The hernia creates a protrusion of tissue that is noticeable when standing or engaged... ... An incisional hernia is a hernia that develops at the site of a surgical scar, according to Mount Sinai Hospital. ... Incisional hernias account for up to 20 percent of abdominal hernias. They are ventral hernias because they usually develop ... An incisional hernia is a hernia that develops at the site of a surgical scar, according to Mount Sinai Hospital. The hernia ...
The most common type of hernia occurs when there is a tear or weakness in the abdominal wall muscles. ... One of the most commonly performed general surgeries is a hernia repair. ... This bulge or protrusion is generally known as a hernia. Though hernias are often painless, they can cause discomfort and ... There are many types of hernias including:. *Abdominal (ventral) hernias. *Inguinal hernias ...
... false hernia explanation free. What is false hernia? Meaning of false hernia medical term. What does false hernia mean? ... Looking for online definition of false hernia in the Medical Dictionary? ... Stangulated hernia, Umbilical hernia, Ventral hernia. her·ni·a. , pl. hernias, pl. herniae (hĕrnē-ă, -ăz, -ē) Protrusion of a ... ventral hernia. A hernia through the abdominal wall. See: incisional hernia. hernia. Abnormal protrusion of an organ or tissue ...
This Presentation describes the historical background of ALMOST ALL types of hernia that general surgery resident can face, ... Spigelian Hernia (Lateral Ventral Hernia) • type of interparietal hernia occurring at the level of arcuate line through ... Hernia without sac: • Epigastric hernia-it is protrusion of extra-peritoneal pad of fat • Covering - layers of the abdominal ... concurrent direct and indirect inguinal hernias * 33. Pantaloon Hernia (Double/Dual Hernia, Saddle Hernia & Romberg Hernia) ...
25-9 Exomphalos, or omphalocele (Gk, umbilical hernia), is a ventral protrusion of intestine through a large defect at the ... Herniae (figs. 25-8 and 25-11) A hernia is an abnormal protrusion of a structure through tissues which normally contain it. ... Umbilical herniae are usually congenital and result from an incomplete closure of the abdominal wall. Ventral herniae may also ... including ventral herniae, such as omphalocele (or exomphalos), which involves a protrusion of intestine through a large defect ...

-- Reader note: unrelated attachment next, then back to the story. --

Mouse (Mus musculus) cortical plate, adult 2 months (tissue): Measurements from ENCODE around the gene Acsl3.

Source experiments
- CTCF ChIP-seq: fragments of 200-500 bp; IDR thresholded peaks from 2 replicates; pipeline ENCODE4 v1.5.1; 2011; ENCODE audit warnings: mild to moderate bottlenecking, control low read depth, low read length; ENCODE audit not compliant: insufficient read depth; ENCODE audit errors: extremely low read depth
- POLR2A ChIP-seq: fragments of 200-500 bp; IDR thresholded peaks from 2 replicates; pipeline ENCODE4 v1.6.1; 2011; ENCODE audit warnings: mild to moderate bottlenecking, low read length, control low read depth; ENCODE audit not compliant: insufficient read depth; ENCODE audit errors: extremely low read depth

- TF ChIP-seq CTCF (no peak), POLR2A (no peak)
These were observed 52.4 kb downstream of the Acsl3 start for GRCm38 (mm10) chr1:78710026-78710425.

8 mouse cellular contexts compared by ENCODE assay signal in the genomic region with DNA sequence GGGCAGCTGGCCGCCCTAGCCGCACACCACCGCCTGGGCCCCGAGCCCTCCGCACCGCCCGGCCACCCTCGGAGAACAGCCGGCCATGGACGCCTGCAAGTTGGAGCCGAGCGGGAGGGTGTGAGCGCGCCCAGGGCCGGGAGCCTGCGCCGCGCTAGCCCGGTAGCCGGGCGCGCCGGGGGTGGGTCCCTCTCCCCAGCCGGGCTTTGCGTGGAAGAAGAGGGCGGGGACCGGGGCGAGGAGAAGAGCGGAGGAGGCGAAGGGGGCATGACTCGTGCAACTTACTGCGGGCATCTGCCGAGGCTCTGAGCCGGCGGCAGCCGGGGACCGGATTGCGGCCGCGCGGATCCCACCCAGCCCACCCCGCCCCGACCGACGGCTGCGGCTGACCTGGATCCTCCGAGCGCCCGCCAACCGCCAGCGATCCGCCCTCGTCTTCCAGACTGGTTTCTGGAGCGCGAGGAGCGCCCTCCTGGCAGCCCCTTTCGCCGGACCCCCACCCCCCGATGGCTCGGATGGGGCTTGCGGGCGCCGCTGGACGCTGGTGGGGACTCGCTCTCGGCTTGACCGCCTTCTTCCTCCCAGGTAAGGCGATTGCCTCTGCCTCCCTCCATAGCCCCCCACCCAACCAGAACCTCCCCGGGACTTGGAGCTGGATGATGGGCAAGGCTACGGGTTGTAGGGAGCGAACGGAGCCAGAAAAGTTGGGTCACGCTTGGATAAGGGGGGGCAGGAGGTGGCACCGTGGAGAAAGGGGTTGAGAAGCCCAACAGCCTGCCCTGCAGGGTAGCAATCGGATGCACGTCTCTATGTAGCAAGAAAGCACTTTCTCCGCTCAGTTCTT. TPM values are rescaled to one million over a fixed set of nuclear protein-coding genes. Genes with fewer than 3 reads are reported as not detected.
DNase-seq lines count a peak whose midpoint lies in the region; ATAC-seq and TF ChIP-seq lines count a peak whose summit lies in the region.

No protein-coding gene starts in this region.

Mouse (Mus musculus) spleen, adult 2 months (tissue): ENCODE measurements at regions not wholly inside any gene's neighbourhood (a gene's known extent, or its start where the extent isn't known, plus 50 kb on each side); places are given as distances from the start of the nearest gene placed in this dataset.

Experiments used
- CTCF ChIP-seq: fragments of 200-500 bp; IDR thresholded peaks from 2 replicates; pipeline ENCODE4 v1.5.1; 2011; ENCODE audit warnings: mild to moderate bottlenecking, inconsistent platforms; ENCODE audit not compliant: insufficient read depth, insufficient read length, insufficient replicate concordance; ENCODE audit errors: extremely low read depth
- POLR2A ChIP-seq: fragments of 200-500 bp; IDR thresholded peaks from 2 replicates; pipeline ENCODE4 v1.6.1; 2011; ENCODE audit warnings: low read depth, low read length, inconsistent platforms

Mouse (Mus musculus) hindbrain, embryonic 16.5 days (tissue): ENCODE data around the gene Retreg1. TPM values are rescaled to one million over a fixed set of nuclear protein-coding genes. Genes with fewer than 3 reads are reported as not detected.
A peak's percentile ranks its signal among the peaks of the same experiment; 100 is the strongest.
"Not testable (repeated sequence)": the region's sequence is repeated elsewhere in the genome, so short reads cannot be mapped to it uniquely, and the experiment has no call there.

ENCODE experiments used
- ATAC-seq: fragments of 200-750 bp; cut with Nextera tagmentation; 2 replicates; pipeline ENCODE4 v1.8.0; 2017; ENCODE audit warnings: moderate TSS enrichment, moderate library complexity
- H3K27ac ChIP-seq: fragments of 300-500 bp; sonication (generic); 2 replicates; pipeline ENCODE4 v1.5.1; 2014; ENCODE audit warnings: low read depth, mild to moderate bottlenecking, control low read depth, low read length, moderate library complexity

... ventral incisional hernias are often also classified as ventral hernias due to their location. Not all ventral hernias are from ... Clinically, incisional hernias present as a bulge or protrusion at or near the area of a surgical incision. Virtually any prior ... An incisional hernia is a type of hernia caused by an incompletely-healed surgical wound. Since median incisions in the abdomen ... "Long term Outcomes in Laparoscopic vs Open Ventral Hernia Repair". Arch Surg. 142 (6): 562-7. doi:10.1001/archsurg.142.6.562. ...
Ventral body wall defects comprise a group of congenital malformations that includes gastroschisis and omphalocele, which are ... In 1967, Schuster developed a more expeditious technique to close giant omphaloceles and large ventral hernias. [45] A ... Alloderm stretches, and the ultimate result is a large, but epithelialized protrusion that ultimately will require repair. [47 ... "Component separation" is a technique pioneered in adult patients to repair ventral hernias. Bilateral incisions are made along ...
... but now it is a ventral or incisional hernia with a protrusion. The protrusion is causing twisting and obstruction to my ... but now it is a ventral or incisional hernia with a protrusion. The protrusion is causing twisting and obstruction to my ... That is good info and a possible way to spot a hernia or relapsing hernia like yours. Thanks for that and best wishes for your ... Do you by chance, have, or ever had a hiatal or incisional/ventral hernia? ...
Each year, more than 400,000 ventral hernia repairs are performed in the United States. A hernia is the protrusion of an organ ... Large ventral hernias (hernias that occur in the abdominal wall) are typically treated by suturing in a surgical mesh to cover ... However, in 25-40% of patients, the hernia repair fails, resulting in recurrence of the hernia, along with other complications ... thus decreasing the rate of hernia recurrence. Furthermore, our long term goal is to design a hernia mesh that contains strain ...
... incisional hernia. An incisional hernia, also called a ventral hernia, is a bulge or protrusion that occurs near or directly ... An incisional hernia, also called a ventral hernia, is a bulge or protrusion that occurs near or directly along a prior ... 1.Use of hernia belt to prevent the protrusion and reduce pain. Special type of hernia belts is available for each type of ... Having Ventral Hernia repair on 10-23-12 to repair two hernias caused by past surgeries for colon removel due to ulcertive ...
A ventral hernia is often noticed as a painless bulge in the abdominal area that usually disappears when lying down and is more ... These balloon-like protrusions may change in size according to position and may disappear when the abdominal wall is completely ... Ventral Hernia Laparoscopic Ventral and Incisional Hernia Repair. Trapped Intestine. Laparoscopic view showing loop of colon ... Symptoms that prompt ventral hernia repair. With a ventral hernia, the you may find a bulge in the abdominal area, which is ...